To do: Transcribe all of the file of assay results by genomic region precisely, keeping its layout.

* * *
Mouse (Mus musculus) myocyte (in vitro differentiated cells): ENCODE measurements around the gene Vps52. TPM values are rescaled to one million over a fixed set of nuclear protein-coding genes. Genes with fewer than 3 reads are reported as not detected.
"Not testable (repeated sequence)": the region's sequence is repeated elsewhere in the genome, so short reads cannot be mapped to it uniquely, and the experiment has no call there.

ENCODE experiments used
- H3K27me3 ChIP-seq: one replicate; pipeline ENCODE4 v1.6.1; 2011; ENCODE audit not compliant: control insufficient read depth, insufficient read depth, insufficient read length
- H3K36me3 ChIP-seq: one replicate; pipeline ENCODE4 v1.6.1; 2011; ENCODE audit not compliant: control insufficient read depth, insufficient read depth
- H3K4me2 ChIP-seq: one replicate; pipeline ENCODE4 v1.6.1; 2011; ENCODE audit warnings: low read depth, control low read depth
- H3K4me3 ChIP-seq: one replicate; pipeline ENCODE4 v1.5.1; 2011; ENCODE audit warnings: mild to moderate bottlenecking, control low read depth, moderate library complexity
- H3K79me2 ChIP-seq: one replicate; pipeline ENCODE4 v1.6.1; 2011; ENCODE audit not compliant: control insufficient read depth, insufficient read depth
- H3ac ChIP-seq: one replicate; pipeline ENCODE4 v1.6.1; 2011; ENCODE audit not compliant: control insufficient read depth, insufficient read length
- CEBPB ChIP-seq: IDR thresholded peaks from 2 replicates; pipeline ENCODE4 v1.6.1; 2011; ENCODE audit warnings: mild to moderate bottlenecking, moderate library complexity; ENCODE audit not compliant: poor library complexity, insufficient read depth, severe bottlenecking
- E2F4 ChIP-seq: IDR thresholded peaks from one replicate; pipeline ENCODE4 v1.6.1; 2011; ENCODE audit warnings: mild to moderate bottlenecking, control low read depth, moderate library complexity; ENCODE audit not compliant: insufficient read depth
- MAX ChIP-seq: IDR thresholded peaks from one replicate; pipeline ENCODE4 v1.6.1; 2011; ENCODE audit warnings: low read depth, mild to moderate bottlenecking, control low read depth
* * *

Mouse (Mus musculus) myocyte (in vitro differentiated cells): ENCODE measurements around the gene Vps52. TPM values are rescaled to one million over a fixed set of nuclear protein-coding genes. Genes with fewer than 3 reads are reported as not detected.
"Not testable (repeated sequence)": the region's sequence is repeated elsewhere in the genome, so short reads cannot be mapped to it uniquely, and the experiment has no call there.

ENCODE experiments used
- H3K27me3 ChIP-seq: one replicate; pipeline ENCODE4 v1.6.1; 2011; ENCODE audit not compliant: control insufficient read depth, insufficient read depth, insufficient read length
- H3K36me3 ChIP-seq: one replicate; pipeline ENCODE4 v1.6.1; 2011; ENCODE audit not compliant: control insufficient read depth, insufficient read depth
- H3K4me2 ChIP-seq: one replicate; pipeline ENCODE4 v1.6.1; 2011; ENCODE audit warnings: low read depth, control low read depth
- H3K4me3 ChIP-seq: one replicate; pipeline ENCODE4 v1.5.1; 2011; ENCODE audit warnings: mild to moderate bottlenecking, control low read depth, moderate library complexity
- H3K79me2 ChIP-seq: one replicate; pipeline ENCODE4 v1.6.1; 2011; ENCODE audit not compliant: control insufficient read depth, insufficient read depth
- H3ac ChIP-seq: one replicate; pipeline ENCODE4 v1.6.1; 2011; ENCODE audit not compliant: control insufficient read depth, insufficient read length
- CEBPB ChIP-seq: IDR thresholded peaks from 2 replicates; pipeline ENCODE4 v1.6.1; 2011; ENCODE audit warnings: mild to moderate bottlenecking, moderate library complexity; ENCODE audit not compliant: poor library complexity, insufficient read depth, severe bottlenecking
- E2F4 ChIP-seq: IDR thresholded peaks from one replicate; pipeline ENCODE4 v1.6.1; 2011; ENCODE audit warnings: mild to moderate bottlenecking, control low read depth, moderate library complexity; ENCODE audit not compliant: insufficient read depth
- MAX ChIP-seq: IDR thresholded peaks from one replicate; pipeline ENCODE4 v1.6.1; 2011; ENCODE audit warnings: low read depth, mild to moderate bottlenecking, control low read depth